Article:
- Contemporary cultures consider goodness either entirely subjective or an imposition of power by institutional authority.
- Premodernists consider goodness to have Platonic dimensions and therefore to be real, but their beliefs cannot be justified.
- Postmodernists celebrate their tolerance and view even the law as a pragmatic expedient or an arbitrary imposition of power.
- A pure nominalism on the existence of goodness is self-contradictory since it judges conceptual nominalism to be a better position than the alternatives.
- Conceptualist judgments of goodness are possible so long as valid categorizations of experience are abstracted modestly and with an eye to revision.
- Morality is a kind of conceptual judgment of goodness.
- Any effort to conceptualize goodness standards faces problems of subjectivity, belief, and the perceptual wall as a filter of experience.
- Expertise attests to the existence of defensible public conceptions of goodness-as-utility as do standards of quality.
- Objectivity may be too high a standard for judgments of goodness, but intersubjectivity clears a somewhat lower bar and suits conceptual categories of goodness.
- This position conduces to moral universalism or moral absolutism.
- Neurological science finds categorical structures in the brain that guide consensual pursuit of human needs that qualify as universal goods.
It seems to me we can answer the title question in one of three ways.
First, we can adopt a skeptical or cynical response: goodness does not have objective existence. Now this approach can be coarse or fine.
The coarse view holds that goodness is an empty term filled with will. In Shakespeare’s words, “Nothing is good or bad but thinking makes it so.” We choose to call what we like or desire good and what we dislike or don’t want evil. In this view goodness is a projection of attachment. Its champions think utility to be good but also so situationally dependent as to discourage external judgment. “You just had to be there” is their motto. A tire iron is good for putting on a spare or knocking someone over the head. A good painting is one you either treasure or can sell at a profit. You decide. Others can’t or shouldn’t.
As a means of premature closure, this answer is splendid. If we can dismiss goodness as arbitrary preference, we will find ourselves under no obligation to either seek it or follow its dictates, and that is freeing. I should think it would come as no surprise that this view is most popular among postmodernists who embrace a pragmatist outlook grafted onto an ironic detachment that regards institutions and authorities as power grabs on individual autonomy. To value a personal sense of utility and maximal autonomy is their response.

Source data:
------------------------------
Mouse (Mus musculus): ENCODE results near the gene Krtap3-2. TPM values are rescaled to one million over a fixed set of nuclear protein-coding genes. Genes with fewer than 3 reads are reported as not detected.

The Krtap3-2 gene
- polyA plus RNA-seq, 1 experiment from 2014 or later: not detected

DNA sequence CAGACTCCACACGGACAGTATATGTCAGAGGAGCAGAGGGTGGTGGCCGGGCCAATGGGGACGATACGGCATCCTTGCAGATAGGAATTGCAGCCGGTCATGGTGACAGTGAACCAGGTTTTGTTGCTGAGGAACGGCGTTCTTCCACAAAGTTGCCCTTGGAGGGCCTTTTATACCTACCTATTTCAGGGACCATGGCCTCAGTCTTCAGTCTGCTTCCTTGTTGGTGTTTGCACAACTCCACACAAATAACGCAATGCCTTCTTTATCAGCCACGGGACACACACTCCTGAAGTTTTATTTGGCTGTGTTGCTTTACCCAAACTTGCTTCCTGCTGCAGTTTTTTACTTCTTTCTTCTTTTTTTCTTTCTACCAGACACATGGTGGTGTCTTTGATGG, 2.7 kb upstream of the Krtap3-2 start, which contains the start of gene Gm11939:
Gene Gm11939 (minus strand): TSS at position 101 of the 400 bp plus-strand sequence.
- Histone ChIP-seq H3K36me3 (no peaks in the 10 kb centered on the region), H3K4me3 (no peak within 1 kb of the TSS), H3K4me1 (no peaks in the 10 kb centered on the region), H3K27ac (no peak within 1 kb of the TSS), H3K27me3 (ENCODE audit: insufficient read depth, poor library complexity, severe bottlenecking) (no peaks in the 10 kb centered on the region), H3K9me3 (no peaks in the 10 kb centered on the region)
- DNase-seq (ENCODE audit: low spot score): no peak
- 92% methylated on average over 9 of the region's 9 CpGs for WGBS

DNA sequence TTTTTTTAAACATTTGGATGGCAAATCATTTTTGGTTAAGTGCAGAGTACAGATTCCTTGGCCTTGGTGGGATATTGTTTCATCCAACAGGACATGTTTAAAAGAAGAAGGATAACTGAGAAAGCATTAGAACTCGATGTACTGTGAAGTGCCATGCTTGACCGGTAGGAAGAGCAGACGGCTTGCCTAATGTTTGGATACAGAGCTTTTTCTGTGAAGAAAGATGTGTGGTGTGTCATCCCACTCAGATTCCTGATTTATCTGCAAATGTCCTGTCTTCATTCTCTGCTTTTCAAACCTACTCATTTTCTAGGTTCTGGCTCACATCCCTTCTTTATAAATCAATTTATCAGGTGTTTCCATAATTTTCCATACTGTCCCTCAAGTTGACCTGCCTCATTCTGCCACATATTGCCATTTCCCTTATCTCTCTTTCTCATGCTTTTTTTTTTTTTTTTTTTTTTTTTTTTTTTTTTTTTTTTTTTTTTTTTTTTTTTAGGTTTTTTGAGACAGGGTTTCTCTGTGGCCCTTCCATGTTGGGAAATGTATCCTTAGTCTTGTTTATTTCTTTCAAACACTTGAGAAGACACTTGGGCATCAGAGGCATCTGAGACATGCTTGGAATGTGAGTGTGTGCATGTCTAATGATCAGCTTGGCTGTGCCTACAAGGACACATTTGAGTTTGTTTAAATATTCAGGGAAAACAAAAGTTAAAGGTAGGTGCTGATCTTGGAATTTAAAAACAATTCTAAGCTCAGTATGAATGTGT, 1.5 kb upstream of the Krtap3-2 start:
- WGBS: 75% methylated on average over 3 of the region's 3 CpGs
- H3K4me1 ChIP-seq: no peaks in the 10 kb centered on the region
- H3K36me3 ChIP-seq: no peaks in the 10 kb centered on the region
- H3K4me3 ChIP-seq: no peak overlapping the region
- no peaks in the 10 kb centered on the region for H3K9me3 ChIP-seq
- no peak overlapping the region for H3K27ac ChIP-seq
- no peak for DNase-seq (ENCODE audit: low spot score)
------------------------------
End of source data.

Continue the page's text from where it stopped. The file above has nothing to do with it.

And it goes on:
It is impossible to oppose all standards of judgment, but a coarse skepticism about goodness compels a complete dismissal of every general rule and the institutional traditions that proclaim and enforce them. This argument is hopelessly compromised by its own standards. Postmodernists see hypocrisy and self-contradiction as the only truly moral offenses (see “Postmodernism’s Unsettling Disagreements”) since even the degree of logical rigor they bring to consideration is in their view determined by the same environment that forms preferences. They think their flexibility to be good not just for themselves but for everyone. This elevation of tolerance and sincerity is itself a universalist moral position that implies a whole range of logically entailed beliefs that carry even more moral force. Their acceptance of one ontological reality over another attests to a preference for truth over falsehood and utility over purposelessness (see “Our Freedom Fetish”). This contradicts their moral solipsism. Their argument stipulates such things as good or less bad than the alternatives. Their condemnation of others’ judgment that goodness has real existence requires an objective ontologogy their axioms deny. Expressing their preference implicitly makes the case for a common reasoning faculty; otherwise, they would not see a benefit in arguing it. They also violate their own valuations of utility unless they live alone on a desert island, for working with others in the pursuit of mutually advantageous goods has universal utility that their experience reinforces daily. I will use that wedge to convince them of a better position.